I've never had an ebike with less energy than my Creo SL and at the same time never one where I get a higher range. My Stromer battery is three times bigger, but the average consumption 5 times higher. of course also the power 3-4 times higher and the average speed about 4mph higher. which is very little compared to the needed extra energy.
 

Stefan Mikes

Well-Known Member
Region
Europe
City
Brwinów (PL)
but it's not bad to compare with other bikes. the funny thing is, people mostly worry more about range with assist drives (at the beginning) where it's less necessary.
I've never had an ebike with less energy than my Creo SL and at the same time never one where I get a higher range. My Stromer battery is three times bigger, but the average consumption 5 times higher. of course also the power 3-4 times higher and the average speed about 4mph higher. which is very little compared to the needed extra energy.
You are right Jodi. My point was the Assistance/Peak Power vs Range considerations hold true for all current Specialized e-bikes, disregarding of the model, version, or battery size. There are other considerations as well. Many of them.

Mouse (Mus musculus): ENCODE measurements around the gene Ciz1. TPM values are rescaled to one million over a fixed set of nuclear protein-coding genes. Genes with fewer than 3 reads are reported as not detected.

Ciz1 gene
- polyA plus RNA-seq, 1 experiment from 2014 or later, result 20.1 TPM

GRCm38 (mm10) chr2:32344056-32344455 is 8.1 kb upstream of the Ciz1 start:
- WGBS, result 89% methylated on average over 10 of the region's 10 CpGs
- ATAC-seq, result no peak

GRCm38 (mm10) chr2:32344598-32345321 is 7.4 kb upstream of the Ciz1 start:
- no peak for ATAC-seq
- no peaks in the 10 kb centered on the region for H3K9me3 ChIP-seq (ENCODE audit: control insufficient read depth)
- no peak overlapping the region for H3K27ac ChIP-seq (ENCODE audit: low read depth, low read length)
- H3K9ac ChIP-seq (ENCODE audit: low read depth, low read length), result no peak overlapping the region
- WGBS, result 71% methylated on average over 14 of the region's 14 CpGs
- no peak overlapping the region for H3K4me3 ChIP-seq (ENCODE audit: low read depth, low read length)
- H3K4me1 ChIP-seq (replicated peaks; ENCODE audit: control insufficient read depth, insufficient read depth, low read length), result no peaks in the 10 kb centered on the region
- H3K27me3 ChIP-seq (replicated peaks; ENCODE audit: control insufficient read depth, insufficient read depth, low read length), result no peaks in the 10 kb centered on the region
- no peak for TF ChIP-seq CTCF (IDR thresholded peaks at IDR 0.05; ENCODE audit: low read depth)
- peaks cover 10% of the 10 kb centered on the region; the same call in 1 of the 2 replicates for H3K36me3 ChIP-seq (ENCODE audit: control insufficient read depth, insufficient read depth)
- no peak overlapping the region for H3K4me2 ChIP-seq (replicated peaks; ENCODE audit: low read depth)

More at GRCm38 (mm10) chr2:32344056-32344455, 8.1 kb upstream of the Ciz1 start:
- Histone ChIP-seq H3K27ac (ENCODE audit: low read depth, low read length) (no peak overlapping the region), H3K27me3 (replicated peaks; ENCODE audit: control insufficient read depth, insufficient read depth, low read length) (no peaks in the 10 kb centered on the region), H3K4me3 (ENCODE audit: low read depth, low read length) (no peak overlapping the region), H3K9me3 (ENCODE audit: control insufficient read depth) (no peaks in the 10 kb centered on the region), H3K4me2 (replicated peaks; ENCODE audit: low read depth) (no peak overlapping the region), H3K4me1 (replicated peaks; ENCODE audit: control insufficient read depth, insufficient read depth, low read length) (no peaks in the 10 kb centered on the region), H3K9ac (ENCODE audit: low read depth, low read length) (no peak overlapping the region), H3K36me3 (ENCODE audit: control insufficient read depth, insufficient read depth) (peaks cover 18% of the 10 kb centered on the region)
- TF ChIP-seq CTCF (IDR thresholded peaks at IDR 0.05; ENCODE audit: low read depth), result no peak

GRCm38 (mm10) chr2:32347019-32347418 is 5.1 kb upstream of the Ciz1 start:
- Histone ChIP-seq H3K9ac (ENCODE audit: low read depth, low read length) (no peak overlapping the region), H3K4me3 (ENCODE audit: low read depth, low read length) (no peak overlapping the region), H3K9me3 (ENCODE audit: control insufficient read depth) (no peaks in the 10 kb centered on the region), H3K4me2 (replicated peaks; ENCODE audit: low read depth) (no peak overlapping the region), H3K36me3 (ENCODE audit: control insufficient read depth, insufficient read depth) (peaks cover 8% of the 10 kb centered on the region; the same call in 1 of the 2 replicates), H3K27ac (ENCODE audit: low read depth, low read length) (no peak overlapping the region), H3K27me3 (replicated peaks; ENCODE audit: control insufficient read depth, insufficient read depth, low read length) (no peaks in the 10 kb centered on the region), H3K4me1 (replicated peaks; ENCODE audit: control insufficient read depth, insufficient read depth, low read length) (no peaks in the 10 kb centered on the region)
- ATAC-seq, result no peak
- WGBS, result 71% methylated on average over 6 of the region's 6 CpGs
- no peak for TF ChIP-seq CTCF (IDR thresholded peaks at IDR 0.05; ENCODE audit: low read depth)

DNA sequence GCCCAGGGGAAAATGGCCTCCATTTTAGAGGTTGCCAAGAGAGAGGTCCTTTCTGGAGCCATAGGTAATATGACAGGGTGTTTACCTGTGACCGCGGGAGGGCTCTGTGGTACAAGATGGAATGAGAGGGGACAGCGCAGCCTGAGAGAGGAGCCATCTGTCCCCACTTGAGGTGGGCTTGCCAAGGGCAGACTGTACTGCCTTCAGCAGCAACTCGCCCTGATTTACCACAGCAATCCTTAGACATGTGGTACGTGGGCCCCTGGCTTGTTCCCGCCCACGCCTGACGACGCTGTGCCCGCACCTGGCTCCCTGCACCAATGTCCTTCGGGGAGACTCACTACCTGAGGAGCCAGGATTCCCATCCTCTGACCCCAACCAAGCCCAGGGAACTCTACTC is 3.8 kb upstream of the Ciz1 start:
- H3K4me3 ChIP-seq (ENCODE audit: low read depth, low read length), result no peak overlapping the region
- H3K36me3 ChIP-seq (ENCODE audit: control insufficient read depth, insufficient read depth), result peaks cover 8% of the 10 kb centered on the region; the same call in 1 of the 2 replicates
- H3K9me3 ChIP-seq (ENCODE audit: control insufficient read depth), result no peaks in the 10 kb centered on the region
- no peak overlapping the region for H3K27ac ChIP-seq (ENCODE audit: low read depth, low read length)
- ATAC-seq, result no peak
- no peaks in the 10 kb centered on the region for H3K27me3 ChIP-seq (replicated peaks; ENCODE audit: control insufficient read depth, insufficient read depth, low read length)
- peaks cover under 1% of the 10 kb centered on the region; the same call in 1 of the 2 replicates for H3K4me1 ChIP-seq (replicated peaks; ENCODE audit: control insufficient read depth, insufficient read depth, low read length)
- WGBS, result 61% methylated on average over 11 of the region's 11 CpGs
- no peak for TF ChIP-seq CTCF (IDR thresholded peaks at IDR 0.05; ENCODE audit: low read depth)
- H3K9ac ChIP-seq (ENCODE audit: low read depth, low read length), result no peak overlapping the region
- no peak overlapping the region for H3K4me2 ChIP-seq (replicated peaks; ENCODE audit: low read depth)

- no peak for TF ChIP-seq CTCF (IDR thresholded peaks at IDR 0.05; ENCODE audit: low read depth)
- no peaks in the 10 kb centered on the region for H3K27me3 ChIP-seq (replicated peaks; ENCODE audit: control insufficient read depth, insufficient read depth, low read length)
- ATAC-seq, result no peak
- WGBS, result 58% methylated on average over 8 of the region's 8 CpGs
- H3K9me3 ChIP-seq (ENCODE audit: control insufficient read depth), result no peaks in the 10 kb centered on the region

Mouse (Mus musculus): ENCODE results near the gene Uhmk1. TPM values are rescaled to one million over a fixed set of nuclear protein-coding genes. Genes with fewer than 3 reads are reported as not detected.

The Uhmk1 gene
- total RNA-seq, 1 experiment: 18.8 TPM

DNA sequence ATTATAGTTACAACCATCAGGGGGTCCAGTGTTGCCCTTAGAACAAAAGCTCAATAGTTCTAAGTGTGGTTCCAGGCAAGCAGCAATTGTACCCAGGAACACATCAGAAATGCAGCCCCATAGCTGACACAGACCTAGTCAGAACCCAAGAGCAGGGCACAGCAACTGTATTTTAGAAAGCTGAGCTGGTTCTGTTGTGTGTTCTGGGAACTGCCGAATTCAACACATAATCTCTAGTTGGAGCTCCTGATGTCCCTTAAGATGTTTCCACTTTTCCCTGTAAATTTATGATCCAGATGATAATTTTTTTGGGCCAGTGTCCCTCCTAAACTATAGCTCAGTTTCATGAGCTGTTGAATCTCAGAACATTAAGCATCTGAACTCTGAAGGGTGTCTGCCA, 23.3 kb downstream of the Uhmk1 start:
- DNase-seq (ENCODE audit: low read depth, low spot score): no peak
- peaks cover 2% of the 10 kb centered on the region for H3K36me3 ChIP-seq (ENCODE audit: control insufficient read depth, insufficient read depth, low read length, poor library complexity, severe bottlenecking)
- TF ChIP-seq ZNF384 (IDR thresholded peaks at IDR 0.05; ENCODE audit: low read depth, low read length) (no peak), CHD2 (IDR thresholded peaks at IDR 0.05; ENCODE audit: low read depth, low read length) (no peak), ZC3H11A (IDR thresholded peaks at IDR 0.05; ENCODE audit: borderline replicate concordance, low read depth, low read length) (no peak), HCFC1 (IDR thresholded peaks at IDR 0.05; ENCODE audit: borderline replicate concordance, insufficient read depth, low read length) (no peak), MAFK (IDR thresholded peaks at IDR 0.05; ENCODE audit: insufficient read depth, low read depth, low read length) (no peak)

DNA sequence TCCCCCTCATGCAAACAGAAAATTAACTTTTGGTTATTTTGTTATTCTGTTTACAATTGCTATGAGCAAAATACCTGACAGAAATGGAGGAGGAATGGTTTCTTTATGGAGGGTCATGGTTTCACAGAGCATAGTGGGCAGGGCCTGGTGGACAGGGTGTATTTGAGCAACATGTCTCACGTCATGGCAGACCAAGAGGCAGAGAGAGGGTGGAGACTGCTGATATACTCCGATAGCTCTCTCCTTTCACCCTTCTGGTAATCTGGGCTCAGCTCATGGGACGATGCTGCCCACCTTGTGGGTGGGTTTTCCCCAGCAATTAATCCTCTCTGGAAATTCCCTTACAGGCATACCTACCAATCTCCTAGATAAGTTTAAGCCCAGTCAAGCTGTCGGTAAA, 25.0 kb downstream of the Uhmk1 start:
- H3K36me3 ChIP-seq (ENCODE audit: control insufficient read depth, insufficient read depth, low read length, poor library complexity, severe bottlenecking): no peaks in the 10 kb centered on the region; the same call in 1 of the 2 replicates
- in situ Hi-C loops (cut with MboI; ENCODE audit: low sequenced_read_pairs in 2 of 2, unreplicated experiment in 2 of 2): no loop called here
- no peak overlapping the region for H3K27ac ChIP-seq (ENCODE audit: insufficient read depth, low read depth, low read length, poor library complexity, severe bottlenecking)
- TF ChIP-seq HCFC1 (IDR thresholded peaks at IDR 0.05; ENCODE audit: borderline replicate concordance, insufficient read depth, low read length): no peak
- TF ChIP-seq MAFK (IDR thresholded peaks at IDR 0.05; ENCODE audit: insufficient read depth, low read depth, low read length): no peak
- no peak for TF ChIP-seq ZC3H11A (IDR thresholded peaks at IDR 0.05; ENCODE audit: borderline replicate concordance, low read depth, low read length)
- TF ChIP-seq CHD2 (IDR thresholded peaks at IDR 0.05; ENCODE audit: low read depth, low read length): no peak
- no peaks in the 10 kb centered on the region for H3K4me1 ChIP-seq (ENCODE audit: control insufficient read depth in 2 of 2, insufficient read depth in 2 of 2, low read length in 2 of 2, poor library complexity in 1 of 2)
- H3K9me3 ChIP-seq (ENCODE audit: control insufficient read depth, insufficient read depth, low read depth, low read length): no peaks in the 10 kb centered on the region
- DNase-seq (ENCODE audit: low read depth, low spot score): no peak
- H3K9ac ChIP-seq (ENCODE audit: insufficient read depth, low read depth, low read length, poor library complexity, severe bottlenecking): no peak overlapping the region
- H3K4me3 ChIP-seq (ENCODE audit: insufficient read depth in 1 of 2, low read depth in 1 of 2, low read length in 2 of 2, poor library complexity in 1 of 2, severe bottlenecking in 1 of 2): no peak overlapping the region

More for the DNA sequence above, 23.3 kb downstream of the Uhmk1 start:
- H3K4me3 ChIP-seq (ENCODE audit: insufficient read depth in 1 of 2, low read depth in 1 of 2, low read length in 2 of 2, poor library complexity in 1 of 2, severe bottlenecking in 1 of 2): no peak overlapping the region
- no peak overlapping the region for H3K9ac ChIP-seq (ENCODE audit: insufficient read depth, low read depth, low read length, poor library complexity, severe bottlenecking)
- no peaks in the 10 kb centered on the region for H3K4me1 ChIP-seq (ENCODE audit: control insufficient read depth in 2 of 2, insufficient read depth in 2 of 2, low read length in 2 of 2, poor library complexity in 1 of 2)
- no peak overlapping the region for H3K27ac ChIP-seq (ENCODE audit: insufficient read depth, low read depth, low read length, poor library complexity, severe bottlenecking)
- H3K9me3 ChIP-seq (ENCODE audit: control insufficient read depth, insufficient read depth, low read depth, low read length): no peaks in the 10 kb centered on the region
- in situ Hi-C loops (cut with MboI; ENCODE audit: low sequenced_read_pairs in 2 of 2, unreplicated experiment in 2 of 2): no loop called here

As you might know, I ride a 45 km/h Vado (not that my ill legs allow me riding that fast!). No doubt, achieving higher speeds eats far more of battery than a 25 km/h e-bike requires. I have found that riding with traditional cyclists (at average speed 18-20 km/h) increases the range of my S-Pedelec very much (the assistance could be as low as 20/20%). Moreover, my friend rides a 25 km/h Como 5.0 and I can see her battery range appears just great!

I'm very much attracted to the thought of buying a Vado SL but I simply know my ill legs make the dream never come true. Just need more assistance!
 

Stefan Mikes

Well-Known Member
Region
Europe
City
Brwinów (PL)
Rincon, I think the bike weight is irrelevant when you are already in motion. Heavy bike just requires a lot of energy to accelerate (gain momentum). Now, given the rider is 200 lbs, does the bike weight of 26 lbs vs 53 lbs make so much difference? Just asking.
 

jodi2

Active Member
The (e)bike's weight is not thast important for range/power consumption (especially with a heavy rider or if it's flat...). But it's important if you cycle without motor support or with very little. And with or without motor, a light bike feels much more agile and like a bike and not like am motorcycle. But Rincon is right: